...years as well. What else do you want to see? Like obviously, we just talked about the numbers before, Like, what else you want to see grow in the in the in the nwsl. I want to see. You know, I think I want to see a little bit of squad depth to grow. I want I want to see Mawr Europeans coming over or more kind of Yeah, players coming into the league? Definitely. Um, I want to see the media and that kind of be a little bit more fair with, Yes, the American plays in the legal great, but like the national players, they're great. But the league is actually made up of very, very, very good players overall, whether their use a national team, players where they're from Europe or there from Australia, whether they just come out of college. Like I think the only way the league grows Mawr is if the media on everybody doesn't just focus on, like, 12 players, um, but completely understand that like the use a national team is what will bring people in tow, watch the game. So it's kind of like a classic Catch 22. Um, but yeah, Other than that, I think it's actually grown really well. I think our new commissioner, Lisa, has been phenomenal in her job role. What she's done with regards to her job. You know, we had old Commissioner probably wasn't as proactive, and I think we kind of missed a few Mr Boats there. But, you know, we've managed to grow at a time where you would imagine that we wouldn't and I think that's very, um promising. Yeah, well, I'd say your team is doing very good at social Media because that's how we got linked up. Yeah, that's great. Um, yeah, like, what do you like? Oh, yeah. What was the Why did they change the name? Uh, Seattle? Because the the rain will Seattle reign. Um, has now been kind of bought by Olympic Lee on from France. And so they kind of like sister clubs on dso. That was That happened last year. And so obviously they had to merge the two. So a friend So, um, owns a really big club, actually, in the men's game and well, actually, in the women's game, ol are probably the most successful club team in the world. That's crazy. Yeah. And so they brought us out, I think, because they want to build the same kind of product, um, in America. So we had to change the name on the badge, but I love it. I think it's great. I actually played for ol. I wanna learn that, um on their incredible the people that run the club. Incredible thing group is great. And I think in the next college 2 to 5 years, you'll see a massive growth within our club. Yeah, I mean, yeah. See, I had no idea that that's crazy and that that's why I like the overseas soccer like I just I get it. But I don't fully understand it so on. And and it's just like that's why even when I remember, I didn't even know because I remember, like looking, looking you up side like I don't even know you had, like, the National Games, like a couple weeks ago. Yeah, because I was looking it up and I was just like, I shouldn't have any games this week. But then I saw that that you post, I was like, Oh, the national team, though, Yeah, it's really it's really quite hard for people to understand with the national team in that in America, it's so different. Even our, like European FIFA and U. S s so different from CONCACAF. So, like, I completely understand that, you know, because if you ask, anybody over here about...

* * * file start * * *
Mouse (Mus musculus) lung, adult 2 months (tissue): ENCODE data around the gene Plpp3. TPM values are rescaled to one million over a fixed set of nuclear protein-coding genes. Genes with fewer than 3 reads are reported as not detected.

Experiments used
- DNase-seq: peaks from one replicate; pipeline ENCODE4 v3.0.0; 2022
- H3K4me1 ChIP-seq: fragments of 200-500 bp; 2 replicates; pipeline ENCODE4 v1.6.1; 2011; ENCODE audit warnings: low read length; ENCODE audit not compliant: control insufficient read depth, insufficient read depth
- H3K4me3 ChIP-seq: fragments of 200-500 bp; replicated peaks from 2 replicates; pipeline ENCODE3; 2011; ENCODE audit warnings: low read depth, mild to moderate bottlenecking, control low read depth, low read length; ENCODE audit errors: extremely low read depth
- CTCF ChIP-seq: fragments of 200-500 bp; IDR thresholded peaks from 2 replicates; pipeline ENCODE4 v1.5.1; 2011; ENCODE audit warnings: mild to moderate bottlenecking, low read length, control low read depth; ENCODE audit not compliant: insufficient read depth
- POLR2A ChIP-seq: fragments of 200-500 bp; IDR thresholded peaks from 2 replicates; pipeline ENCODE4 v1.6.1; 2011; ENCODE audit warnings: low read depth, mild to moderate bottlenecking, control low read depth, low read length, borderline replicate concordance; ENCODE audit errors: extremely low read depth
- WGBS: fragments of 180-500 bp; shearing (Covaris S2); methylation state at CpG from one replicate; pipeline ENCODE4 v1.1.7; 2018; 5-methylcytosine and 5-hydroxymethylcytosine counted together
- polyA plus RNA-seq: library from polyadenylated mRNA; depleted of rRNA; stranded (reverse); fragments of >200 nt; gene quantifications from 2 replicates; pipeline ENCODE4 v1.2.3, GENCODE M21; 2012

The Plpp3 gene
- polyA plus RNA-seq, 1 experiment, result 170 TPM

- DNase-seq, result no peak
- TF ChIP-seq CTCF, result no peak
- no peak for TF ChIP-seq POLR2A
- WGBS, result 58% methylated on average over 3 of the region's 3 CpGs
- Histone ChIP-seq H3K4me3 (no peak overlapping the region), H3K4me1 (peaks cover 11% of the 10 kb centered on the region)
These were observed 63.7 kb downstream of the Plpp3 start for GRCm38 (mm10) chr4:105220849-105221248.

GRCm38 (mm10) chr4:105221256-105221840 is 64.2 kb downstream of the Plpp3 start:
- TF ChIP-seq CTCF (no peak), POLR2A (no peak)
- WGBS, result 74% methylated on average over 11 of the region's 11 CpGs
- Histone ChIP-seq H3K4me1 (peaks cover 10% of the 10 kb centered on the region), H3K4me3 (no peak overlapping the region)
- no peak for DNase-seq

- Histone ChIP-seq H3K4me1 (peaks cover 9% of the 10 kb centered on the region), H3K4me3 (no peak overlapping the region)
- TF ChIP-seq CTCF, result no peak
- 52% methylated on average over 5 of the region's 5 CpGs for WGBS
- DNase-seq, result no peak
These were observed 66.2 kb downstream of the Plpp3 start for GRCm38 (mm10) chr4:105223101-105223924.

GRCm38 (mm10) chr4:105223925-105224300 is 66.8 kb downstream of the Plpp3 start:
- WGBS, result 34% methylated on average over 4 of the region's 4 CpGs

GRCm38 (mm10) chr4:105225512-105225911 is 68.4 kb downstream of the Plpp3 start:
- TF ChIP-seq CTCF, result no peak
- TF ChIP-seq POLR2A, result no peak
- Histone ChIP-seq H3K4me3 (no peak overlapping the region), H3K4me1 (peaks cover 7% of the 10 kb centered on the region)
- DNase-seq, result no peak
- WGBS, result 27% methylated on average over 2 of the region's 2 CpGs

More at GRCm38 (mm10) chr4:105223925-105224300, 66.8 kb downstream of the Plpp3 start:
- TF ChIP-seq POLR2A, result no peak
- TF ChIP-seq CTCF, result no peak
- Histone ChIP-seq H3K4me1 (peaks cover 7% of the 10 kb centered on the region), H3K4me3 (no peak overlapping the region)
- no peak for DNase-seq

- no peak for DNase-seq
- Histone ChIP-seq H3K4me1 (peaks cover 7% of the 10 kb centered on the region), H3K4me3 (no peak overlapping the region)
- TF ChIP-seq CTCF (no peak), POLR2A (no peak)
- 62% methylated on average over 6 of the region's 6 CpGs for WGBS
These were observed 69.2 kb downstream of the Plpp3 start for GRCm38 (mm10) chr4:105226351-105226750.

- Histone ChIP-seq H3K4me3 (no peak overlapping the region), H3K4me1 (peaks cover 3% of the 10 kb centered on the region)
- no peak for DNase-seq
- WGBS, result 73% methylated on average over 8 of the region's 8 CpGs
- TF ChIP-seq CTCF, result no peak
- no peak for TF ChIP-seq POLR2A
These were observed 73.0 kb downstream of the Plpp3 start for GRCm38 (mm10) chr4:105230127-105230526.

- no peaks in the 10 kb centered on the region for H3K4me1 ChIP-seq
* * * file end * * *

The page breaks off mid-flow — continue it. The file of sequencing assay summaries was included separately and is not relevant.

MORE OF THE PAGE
Conquer Cafe have no clue if all right, you gotta tell me about this most excellent order of the black you got Yeah. Yeah, dio, um, basically in. Obviously, we're governed by sovereignty and the king and queen. And, um, every year they select a handful of people, um, to kind of be recognized by the Empire. The British Empire off kind of, uh, excellence. Almost. And you become a part off the British empire on DSO Someone nominated May I don't I still don't know who that waas for my services to women's football until the l G B T. Q community. Because I do a lot of work for that, Adam. So, yeah, there. Royal family kind of gave me a cute little badge and said, Well done, Jessica s so thank you very much. Eso Was this, like a whole ceremony or Yeah, I went to the Buckingham Palace and last Christmas. Actually, Andi, not last Christmas. The Christmas before on. Yeah, I got my little my little pain. Like how? Like how How like elite Is that very, very. Um, yeah. I don't think it gets more elites to be honest with me unless I become, like a dame cream. Okay, So does everybody. So sort of like everybody know you in Wales. I think a lot of people do, Yeah, not just and I think for me, it's not just about foot boards. I do a lot of community work. Um, you know, I just I kind of love my country. Like I really I'm patriotic. And And then no, in a way where I'm, like, blinded to things that need to get better. Um, but I don't just want to be somebody that is like, what else needs to be like? This sort of needs to be better and then not help that grow. Um, because I just don't want to be that person. So I do a lot. Yeah. In the community and in my local community. Yeah, like I said in the LGBT community with youth soccer, and, you know, I just want young people in Wales to be able to Yeah, grow, I guess. Yeah. So what? Again? What? Because I don't know personally. What? What have you done for the LGBT community? I think, um, I came out. I don't know. When? Five years ago. Maybe publicly. Like via the media, um, to kind of just start to be visible in our country, Um, you know, for obviously youth. And then I also did a, um what I do an interview and some work. I do a lot of work for the communities anyway, in like with the youth kind of Humanae centers, etcetera, etcetera raise money for hostels that hold LGBTI use that that, you know, often abandoned. E came out and did a interview That kind of changed the way that, um, schools kind of run in Wales because I said that when I was in school it was hell and it Waas school for me was horrible because I was in a school that still had, like, segregated like stairs. So girls don't once they're boys going another state, you can't go anywhere. I couldn't play...